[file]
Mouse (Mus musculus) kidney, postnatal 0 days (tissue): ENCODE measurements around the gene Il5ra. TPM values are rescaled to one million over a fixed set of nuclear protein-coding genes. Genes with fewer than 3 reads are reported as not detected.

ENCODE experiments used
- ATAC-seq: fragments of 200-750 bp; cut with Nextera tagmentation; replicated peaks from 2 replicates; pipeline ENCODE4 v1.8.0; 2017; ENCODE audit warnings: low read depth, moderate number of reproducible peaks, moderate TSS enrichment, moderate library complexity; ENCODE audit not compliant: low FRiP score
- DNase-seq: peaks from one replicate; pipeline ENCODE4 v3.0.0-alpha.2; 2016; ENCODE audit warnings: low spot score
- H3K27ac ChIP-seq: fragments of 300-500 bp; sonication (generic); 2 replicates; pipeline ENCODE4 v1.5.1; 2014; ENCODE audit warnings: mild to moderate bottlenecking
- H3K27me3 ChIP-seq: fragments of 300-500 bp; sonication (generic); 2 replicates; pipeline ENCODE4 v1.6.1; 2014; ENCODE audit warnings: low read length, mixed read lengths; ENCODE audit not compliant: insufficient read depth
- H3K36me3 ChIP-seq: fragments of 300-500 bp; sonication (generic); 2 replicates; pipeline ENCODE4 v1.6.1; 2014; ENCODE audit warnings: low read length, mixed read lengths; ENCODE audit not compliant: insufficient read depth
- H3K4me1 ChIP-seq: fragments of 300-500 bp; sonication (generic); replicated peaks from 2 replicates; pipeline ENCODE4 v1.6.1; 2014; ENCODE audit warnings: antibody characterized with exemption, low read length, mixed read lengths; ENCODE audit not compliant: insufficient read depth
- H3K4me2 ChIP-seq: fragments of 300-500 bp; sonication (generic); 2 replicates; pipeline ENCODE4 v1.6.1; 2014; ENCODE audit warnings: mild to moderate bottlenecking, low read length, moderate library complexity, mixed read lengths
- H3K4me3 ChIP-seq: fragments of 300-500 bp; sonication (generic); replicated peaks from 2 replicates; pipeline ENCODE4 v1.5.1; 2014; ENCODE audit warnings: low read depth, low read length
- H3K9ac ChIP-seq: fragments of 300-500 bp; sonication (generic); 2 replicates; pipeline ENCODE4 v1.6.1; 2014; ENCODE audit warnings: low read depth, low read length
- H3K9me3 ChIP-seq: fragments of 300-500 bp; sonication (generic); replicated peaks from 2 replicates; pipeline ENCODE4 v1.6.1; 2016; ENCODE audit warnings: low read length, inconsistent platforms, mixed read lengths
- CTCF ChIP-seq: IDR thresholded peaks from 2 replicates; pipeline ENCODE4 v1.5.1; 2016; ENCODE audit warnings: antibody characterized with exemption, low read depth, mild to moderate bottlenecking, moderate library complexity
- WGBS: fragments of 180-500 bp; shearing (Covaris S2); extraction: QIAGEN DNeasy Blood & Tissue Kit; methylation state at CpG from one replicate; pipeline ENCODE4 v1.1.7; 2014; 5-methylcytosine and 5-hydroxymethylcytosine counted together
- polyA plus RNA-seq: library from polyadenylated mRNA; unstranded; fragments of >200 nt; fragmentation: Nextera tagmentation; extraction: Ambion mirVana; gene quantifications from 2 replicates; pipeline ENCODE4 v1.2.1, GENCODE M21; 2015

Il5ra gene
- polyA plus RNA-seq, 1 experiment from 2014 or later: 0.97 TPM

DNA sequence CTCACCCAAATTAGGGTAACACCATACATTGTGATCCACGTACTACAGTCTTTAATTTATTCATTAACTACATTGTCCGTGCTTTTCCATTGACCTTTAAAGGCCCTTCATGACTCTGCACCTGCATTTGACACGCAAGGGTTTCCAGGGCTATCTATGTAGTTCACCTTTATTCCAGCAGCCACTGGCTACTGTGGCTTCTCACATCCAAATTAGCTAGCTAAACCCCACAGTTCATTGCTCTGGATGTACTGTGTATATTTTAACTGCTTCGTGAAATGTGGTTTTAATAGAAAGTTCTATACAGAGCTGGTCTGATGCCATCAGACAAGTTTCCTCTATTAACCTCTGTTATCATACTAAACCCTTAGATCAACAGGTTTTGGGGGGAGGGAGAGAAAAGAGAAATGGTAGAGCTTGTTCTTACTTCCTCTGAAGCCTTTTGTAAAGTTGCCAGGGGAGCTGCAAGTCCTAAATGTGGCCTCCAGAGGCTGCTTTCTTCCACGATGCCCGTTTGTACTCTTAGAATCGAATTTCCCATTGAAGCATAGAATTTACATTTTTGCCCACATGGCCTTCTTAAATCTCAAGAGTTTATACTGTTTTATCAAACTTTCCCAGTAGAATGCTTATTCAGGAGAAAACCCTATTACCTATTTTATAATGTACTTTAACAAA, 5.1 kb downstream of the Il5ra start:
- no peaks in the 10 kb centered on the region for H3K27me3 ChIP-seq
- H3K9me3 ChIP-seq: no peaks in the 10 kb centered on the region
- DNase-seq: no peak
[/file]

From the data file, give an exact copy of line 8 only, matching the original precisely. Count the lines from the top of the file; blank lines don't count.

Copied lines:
- H3K4me1 ChIP-seq: fragments of 300-500 bp; sonication (generic); replicated peaks from 2 replicates; pipeline ENCODE4 v1.6.1; 2014; ENCODE audit warnings: antibody characterized with exemption, low read length, mixed read lengths; ENCODE audit not compliant: insufficient read depth